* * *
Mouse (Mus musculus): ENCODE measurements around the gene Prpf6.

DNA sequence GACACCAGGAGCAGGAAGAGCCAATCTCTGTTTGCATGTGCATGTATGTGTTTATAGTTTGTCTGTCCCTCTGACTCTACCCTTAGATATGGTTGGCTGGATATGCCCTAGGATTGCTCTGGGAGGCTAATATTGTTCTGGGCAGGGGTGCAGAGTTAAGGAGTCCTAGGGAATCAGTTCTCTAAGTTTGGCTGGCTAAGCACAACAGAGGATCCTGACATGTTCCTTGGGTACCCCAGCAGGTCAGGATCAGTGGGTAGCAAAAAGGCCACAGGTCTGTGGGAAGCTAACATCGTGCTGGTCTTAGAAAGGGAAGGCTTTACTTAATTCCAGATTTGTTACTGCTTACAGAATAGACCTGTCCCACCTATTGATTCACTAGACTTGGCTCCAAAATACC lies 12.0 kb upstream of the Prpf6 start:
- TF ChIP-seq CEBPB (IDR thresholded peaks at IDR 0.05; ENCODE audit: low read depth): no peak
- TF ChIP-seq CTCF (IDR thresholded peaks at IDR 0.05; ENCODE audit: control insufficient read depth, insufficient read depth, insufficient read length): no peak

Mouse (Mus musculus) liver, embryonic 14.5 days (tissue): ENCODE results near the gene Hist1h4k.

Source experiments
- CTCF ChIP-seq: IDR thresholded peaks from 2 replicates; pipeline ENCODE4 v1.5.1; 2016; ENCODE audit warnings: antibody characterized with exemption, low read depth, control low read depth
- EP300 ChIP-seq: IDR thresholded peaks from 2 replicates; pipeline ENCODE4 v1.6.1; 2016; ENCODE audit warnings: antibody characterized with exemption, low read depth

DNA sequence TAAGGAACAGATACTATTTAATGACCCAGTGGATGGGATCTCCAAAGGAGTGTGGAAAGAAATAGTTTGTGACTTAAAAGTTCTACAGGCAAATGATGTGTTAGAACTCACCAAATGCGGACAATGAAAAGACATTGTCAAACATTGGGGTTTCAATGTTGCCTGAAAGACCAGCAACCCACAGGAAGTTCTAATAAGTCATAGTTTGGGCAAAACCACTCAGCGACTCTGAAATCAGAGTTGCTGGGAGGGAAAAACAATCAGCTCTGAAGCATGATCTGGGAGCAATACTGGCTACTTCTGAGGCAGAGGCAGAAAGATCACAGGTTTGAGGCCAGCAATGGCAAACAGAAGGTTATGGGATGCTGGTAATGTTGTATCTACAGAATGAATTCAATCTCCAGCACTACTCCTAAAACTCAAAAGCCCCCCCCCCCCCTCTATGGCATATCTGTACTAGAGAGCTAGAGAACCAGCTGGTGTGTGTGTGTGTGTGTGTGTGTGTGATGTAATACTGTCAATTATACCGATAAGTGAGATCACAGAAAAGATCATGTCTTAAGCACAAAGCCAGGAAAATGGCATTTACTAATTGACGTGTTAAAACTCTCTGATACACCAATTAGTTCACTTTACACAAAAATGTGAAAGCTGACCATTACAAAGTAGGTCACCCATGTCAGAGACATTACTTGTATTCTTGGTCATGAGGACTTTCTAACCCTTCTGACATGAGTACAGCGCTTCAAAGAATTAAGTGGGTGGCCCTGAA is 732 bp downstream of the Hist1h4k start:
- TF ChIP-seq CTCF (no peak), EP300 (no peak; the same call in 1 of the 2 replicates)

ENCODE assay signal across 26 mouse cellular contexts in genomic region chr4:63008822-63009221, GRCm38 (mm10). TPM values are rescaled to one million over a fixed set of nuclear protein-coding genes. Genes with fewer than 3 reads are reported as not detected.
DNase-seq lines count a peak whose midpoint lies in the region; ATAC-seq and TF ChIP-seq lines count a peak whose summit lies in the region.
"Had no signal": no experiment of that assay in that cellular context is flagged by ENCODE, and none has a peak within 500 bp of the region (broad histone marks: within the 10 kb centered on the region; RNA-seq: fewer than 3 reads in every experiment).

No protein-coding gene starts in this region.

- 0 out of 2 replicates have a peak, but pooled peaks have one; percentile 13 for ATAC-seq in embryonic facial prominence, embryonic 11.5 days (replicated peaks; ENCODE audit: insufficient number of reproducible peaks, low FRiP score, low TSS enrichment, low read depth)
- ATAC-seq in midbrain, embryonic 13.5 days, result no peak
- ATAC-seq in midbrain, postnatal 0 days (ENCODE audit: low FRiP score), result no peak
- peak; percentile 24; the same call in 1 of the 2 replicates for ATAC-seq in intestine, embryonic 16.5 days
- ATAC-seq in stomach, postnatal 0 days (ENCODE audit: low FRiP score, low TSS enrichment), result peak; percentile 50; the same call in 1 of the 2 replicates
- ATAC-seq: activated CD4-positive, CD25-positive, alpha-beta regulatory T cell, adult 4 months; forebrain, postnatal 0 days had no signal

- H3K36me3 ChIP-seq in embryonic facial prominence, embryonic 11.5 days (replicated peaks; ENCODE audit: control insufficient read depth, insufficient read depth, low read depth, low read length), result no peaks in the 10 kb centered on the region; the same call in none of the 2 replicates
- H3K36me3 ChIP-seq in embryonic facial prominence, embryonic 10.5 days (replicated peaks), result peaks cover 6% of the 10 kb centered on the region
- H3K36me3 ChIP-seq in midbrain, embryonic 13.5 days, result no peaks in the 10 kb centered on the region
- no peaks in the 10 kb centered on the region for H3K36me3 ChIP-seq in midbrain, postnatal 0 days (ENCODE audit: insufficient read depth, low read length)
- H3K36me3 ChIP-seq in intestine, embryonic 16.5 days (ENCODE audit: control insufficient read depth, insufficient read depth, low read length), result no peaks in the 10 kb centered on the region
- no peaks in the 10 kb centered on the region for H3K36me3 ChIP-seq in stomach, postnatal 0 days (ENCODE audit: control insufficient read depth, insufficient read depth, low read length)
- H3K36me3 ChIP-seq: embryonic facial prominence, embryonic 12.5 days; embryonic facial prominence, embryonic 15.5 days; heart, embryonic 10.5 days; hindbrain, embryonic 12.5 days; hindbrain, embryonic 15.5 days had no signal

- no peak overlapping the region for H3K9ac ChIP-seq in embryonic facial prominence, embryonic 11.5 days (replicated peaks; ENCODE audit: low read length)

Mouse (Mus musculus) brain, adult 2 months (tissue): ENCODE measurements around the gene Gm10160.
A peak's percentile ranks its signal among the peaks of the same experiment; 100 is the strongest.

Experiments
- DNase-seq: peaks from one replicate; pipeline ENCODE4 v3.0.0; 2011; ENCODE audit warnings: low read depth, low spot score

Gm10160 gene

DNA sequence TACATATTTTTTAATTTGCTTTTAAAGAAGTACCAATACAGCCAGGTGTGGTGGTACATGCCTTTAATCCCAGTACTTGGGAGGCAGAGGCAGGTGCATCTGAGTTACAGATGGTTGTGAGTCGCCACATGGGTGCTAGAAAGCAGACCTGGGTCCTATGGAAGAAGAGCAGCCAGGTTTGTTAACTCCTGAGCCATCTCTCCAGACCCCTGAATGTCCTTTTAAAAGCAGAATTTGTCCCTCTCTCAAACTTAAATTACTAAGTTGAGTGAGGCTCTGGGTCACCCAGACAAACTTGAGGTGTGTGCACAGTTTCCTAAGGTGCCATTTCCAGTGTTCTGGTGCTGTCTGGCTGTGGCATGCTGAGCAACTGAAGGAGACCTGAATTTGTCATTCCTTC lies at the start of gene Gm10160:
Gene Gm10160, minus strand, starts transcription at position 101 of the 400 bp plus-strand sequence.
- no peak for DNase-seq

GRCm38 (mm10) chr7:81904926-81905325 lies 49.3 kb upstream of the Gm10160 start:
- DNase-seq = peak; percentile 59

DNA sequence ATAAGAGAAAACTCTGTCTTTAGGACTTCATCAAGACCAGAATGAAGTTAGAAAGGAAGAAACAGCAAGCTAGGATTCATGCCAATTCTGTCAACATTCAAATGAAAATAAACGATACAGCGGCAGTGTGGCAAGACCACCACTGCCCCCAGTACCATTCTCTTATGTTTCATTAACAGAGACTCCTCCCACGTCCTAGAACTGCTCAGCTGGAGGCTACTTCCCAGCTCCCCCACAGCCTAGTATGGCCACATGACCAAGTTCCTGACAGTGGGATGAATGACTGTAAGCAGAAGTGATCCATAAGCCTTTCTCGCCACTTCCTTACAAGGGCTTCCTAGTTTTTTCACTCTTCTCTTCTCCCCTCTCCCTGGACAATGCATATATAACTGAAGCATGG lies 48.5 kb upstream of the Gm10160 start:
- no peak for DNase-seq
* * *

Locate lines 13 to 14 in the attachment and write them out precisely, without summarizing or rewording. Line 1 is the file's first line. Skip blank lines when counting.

"Had no signal": no experiment of that assay in that cellular context is flagged by ENCODE, and none has a peak within 500 bp of the region (broad histone marks: within the 10 kb centered on the region; RNA-seq: fewer than 3 reads in every experiment).

No protein-coding gene starts in this region.